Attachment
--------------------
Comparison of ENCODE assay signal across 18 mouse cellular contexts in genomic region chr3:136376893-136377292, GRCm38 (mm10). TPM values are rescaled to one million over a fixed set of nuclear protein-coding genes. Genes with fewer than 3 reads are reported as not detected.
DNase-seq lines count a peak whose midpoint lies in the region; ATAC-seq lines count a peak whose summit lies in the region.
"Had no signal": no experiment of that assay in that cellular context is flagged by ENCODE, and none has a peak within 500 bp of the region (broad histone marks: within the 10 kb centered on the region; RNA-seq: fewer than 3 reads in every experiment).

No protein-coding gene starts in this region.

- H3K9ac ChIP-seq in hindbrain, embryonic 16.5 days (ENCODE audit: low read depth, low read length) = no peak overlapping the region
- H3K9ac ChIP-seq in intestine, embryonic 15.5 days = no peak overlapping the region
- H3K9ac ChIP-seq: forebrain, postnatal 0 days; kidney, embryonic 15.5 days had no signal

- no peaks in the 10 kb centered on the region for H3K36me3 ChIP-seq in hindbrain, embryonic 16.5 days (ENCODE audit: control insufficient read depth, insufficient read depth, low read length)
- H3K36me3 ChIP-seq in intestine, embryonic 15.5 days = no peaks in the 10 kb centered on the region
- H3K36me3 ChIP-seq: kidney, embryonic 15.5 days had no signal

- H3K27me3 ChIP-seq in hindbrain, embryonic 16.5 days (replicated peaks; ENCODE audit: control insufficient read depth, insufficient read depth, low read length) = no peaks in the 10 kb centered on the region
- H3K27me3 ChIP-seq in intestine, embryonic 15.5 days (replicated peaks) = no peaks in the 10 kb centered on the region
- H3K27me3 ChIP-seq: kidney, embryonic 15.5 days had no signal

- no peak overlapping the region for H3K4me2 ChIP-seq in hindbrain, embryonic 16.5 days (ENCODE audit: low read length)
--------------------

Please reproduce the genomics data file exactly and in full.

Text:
Comparison of ENCODE assay signal across 18 mouse cellular contexts in genomic region chr3:136376893-136377292, GRCm38 (mm10). TPM values are rescaled to one million over a fixed set of nuclear protein-coding genes. Genes with fewer than 3 reads are reported as not detected.
DNase-seq lines count a peak whose midpoint lies in the region; ATAC-seq lines count a peak whose summit lies in the region.
"Had no signal": no experiment of that assay in that cellular context is flagged by ENCODE, and none has a peak within 500 bp of the region (broad histone marks: within the 10 kb centered on the region; RNA-seq: fewer than 3 reads in every experiment).

No protein-coding gene starts in this region.

- H3K9ac ChIP-seq in hindbrain, embryonic 16.5 days (ENCODE audit: low read depth, low read length) = no peak overlapping the region
- H3K9ac ChIP-seq in intestine, embryonic 15.5 days = no peak overlapping the region
- H3K9ac ChIP-seq: forebrain, postnatal 0 days; kidney, embryonic 15.5 days had no signal

- no peaks in the 10 kb centered on the region for H3K36me3 ChIP-seq in hindbrain, embryonic 16.5 days (ENCODE audit: control insufficient read depth, insufficient read depth, low read length)
- H3K36me3 ChIP-seq in intestine, embryonic 15.5 days = no peaks in the 10 kb centered on the region
- H3K36me3 ChIP-seq: kidney, embryonic 15.5 days had no signal

- H3K27me3 ChIP-seq in hindbrain, embryonic 16.5 days (replicated peaks; ENCODE audit: control insufficient read depth, insufficient read depth, low read length) = no peaks in the 10 kb centered on the region
- H3K27me3 ChIP-seq in intestine, embryonic 15.5 days (replicated peaks) = no peaks in the 10 kb centered on the region
- H3K27me3 ChIP-seq: kidney, embryonic 15.5 days had no signal

- no peak overlapping the region for H3K4me2 ChIP-seq in hindbrain, embryonic 16.5 days (ENCODE audit: low read length)